The news has been hailed by UN Secretary-General António Guterres, who said “lead in fuel has run out of gas – thanks to the cooperation of governments in developing nations, thousands of businesses and millions of ordinary people.” This came after a campaign spanning two decades headed by the UN Environment Programme (UNEP), culminating in an outcome which is believed will prevent in excess of one million deaths a year from an array of conditions including cancer, heart disease, and stroke.
“When the campaign began, 86 countries were still using leaded fuel,” Guterres said. “Today, there are none…We must now turn the same commitment to ending the triple crises of climate disruption, biodiversity loss and pollution. We need to shift from fossil fuels to renewable energy. We need global mobility with no emissions at all. We must reform our energy, food and financial systems to create a world of peace that works with nature, not against it.”
Inger Anderson, UNEP executive director, said “overcoming a century of deaths and illnesses that affected hundreds of millions and degraded the environment worldwide, we are invigorated to change humanity’s trajectory for the better through an accelerated transition to clean vehicles and electric mobility.”
Anderson welcomed the news as “a huge milestone for global health and our environment.” It is patently clear why. As well as the 1.2 million premature deaths averted, the global economy will save US$2.45 trillion per annum, crime rates are anticipated to decrease, and children’s IQ points are expected to go up (as lead exposure has a detrimental effect on such quotients).
The scourge of leaded petrol is a far-reaching one in terms of public health and environmental effects. As Philip J. Landrigan wrote in 2002 in a bulletin for the World Health Organization (WHO), “the use of lead as a petrol additive has been a catastrophe for public health. Leaded petrol has caused more exposure to lead than any other source worldwide. By contaminating air, dust, soil, drinking water and food crops, it has caused harmfully high human blood lead levels around the world, especially in children.”
As The Economic TImes reported last year, “India adopted a fuel upgradation programme in the early 1990s. Low lead gasoline (petrol) was introduced in 1994 in Delhi, Mumbai, Kolkata and Chennai. On February 1, 2000, unleaded gasoline was mandated nationwide.” The report came as India transitioned to the cleanest form of petrol and diesel fuel, effective April 1st, with Rs 35,000 crore invested by state-owned oil refineries into upgrading plants – in addition to Rs 60,000 crore invested in previous upgrades.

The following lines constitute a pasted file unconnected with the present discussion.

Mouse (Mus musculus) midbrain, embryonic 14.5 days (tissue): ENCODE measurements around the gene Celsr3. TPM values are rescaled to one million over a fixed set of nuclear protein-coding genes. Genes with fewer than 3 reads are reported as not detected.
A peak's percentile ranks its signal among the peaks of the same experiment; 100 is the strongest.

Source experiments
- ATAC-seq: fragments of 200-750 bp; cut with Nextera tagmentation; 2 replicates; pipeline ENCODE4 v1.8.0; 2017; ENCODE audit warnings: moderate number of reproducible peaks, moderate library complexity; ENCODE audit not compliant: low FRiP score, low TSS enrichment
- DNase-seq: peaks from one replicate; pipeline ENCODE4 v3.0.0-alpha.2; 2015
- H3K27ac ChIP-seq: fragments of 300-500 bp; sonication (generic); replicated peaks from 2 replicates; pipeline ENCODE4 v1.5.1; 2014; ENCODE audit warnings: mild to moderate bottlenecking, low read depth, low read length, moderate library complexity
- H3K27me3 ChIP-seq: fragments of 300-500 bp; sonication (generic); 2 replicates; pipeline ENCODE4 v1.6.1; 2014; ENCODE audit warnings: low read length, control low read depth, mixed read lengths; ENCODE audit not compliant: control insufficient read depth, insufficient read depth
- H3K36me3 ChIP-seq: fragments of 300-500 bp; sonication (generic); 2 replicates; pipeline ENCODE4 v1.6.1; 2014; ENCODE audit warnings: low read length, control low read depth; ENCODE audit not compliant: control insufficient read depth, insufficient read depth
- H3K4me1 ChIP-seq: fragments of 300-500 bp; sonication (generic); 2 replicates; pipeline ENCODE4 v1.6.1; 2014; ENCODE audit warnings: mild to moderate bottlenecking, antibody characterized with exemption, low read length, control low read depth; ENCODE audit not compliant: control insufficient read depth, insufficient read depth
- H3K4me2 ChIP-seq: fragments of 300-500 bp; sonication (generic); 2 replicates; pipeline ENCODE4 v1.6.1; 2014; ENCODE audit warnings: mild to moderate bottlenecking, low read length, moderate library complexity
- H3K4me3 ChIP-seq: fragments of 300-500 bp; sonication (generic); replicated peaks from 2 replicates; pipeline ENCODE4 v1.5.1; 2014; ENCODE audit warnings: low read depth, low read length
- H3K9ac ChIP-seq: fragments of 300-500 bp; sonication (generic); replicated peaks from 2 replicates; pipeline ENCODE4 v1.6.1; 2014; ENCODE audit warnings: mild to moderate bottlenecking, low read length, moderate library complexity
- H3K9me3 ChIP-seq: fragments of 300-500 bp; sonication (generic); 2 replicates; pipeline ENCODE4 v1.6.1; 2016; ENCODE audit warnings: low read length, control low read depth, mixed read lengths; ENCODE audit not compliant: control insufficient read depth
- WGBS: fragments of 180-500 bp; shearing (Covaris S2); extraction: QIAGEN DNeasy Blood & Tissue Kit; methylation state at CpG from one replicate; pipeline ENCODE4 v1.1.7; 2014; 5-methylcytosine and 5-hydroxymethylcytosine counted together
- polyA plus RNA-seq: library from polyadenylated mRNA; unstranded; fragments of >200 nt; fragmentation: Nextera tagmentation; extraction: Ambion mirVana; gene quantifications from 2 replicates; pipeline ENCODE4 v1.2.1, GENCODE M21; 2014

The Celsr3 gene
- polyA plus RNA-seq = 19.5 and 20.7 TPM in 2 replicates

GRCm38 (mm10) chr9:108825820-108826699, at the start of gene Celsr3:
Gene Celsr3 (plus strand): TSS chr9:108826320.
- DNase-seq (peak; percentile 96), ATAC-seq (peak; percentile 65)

Improving and cleaning up energy infrastructure is a core component of efforts to tackle the climate crisis. As Health Issues India reported in 2019, “for India, the ramifications of climate change will be far-reaching and disastrous…extreme temperature rises will lend themselves to agricultural devastation and groundwater depletion; increasingly severe patterns of inclement weather; and mass displacement owing to natural disasters such as flooding caused by rising sea levels.
“In a nation reeling from deadly heatwaves, water scarcity, and the submerging of megacities due to extreme rainfall, climate crisis warnings have rarely been any more salient and calls to action never more commanding…This makes it a matter of necessity that we rethink energy infrastructure. India is increasing its efforts to increase its green energy capacity, which is projected to account for half of its total energy capacity addition by 2030. Yet, by 2050, net-zero emissions will require significant investments.”
In 2006, a study welcomed positive effects of the country’s efforts to wean itself off of leaded fun. “The lead content of various environmental components has decreased in response to replacement of leaded petrol by unleaded petrol,” the authors wrote. “In India, 15 research studies are here assessed with respect to lead concentrations in various environmental components during the leaded petrol phase (before 1996), the transitional phase (1996-2000) and the unleaded petrol phase (2000 onwards).
“The Ganga River Water exhibited a decrease in lead concentration from 18.0 microg/l in 1988 to 3.1 microg/l in 2001. In Lucknow urban centre, mean lead concentrations in the urban air decreased from 1.6 microg/m(3) in 1994 to 0.2 microg/m(3) in 2002. Lead concentrations in Dalbergia sissoo tree leaves also decreased from 18.7 microg/g dry wt. in 1994 to 8.3 microg/g dry wt. in 2004. Mean blood-lead levels of children from Mumbai, Chennai, Bangalore, Amritsar and Lucknow urban centres have fallen from 18.1 microg/dl in the leaded petrol phase to 12.1 microg/dl in the unleaded petrol phase. The petrol-lead phase-out effort in India has reduced lead concentrations in the various environmental components after 2000. It will help to reduce the exposure of millions of people to environmental lead.” Fifteen years later, perhaps the world can expect similar results.
Indeed, at the global level, leaded fuel being shown the door is good news. As NPR states, leaded fuel has exerted a “century-long reign of destruction…Now, a century after it was developed and 50 years after its dangers were established, leaded gasoline — at least as a legal fuel for street vehicles — is no more.” But the work is not yet over, with the need to push harder for “better vehicle standards, higher-quality diesel fuel and a rapid switch to zero-emission vehicles” according to Rob de Jong, the head of UNEP’s sustainable transport unit, cited by NPR – in the developing world in particular.